The EU has published a new directive regarding external reporting, namely the EU Non-Financial Reporting Disclosure (NFRD) directive. This goes into effect for reports concerning the year 2017. This makes it important for companies to stay up to date on the specifications. Furthermore, as your reports should be compliant in 2018, now is the time to find out what extra data needs to be monitored and gathered.
For example, a number of Belgian companies with more than 500 employees will be concerned as they will have to report about topics beyond purely financial ones in the annual report. Some companies already disclose on non-financial information in integrated annual reports, while others still need to take the first step. This EU-directive stipulates that information will have to be disclosed on five major themes; diversity, corruption and bribery, social and staff aspects, the environment, and human rights. For each of these themes, companies will have to outline their relevant policies, their results, and the procedures in place with regards to risk management. More specifically, KPI’s will have to be set up and monitored. In this way, the progress on the performance for each of the five themes can be tracked for a longer period of time.
The new regulation also requires that an external accountant evaluates the reliability and consistency of the reported information. This creates an urgency for companies to act.
The EU directive entails various general measures but it lets each member state define its own specific implementation. While most countries have already outlined the specifications, the Belgian government has yet to act.
However, the legislation is expected to come into effect soon. A conceptual version is ready to be proposed to the Belgian Chamber of Representatives. But before that, advice from the Council of State and the approval of the Council of Ministers are still needed. In comparison, reporting on non-financial information is already required in France and the UK, and recently regulations have come into effect in the Netherlands.
The EU has suggested that large undertakings, and those which are public-interest entities (i.e. that exceed an average number of 500 employees during the fiscal year), must comply with the new regulation. These are listed companies and credit and insurance companies. When the governance bill gains its acceptance, targeted companies will be specified. There is also a possibility that the Belgian government will tighten the regulation and include criteria related to a minimal balance sheet or turnover.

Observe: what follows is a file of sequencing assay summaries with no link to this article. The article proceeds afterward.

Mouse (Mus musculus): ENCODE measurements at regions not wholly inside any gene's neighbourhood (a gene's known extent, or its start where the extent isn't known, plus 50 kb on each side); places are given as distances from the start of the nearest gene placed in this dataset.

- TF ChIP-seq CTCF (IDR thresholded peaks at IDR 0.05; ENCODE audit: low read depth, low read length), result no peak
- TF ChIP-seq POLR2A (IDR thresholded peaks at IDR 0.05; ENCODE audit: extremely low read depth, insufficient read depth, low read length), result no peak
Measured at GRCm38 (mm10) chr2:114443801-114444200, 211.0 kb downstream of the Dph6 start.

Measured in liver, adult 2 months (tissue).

According to the EU, transparency regarding the social and environmental aspects of doing business will ultimately lead to better performance. If you do not measure your impact, you cannot affect it. Furthermore, once more than just financial information is made available, investors and other stakeholders will gain a more complete overview of a company. Finally, investors will be able to make more accurate predictions about the future value of a company if they can look beyond the financial information. After all, the value and viability of a company can only be assessed when taking into account the value chain in which it operates.
With this directive the EU is striving to create a level playing field for all companies and stakeholders. It will give investors the chance to analyse and compare companies more accurately. But more importantly, it will enable increased trust between companies and their stakeholders. Hopefully it will also encourage European states and companies to set up new policies concerning the non-financial topics that are to be reported. Thanks to the new directive, even the companies who are lagging behind will now be pushed to take action and develop policies regarding important non-financial issues.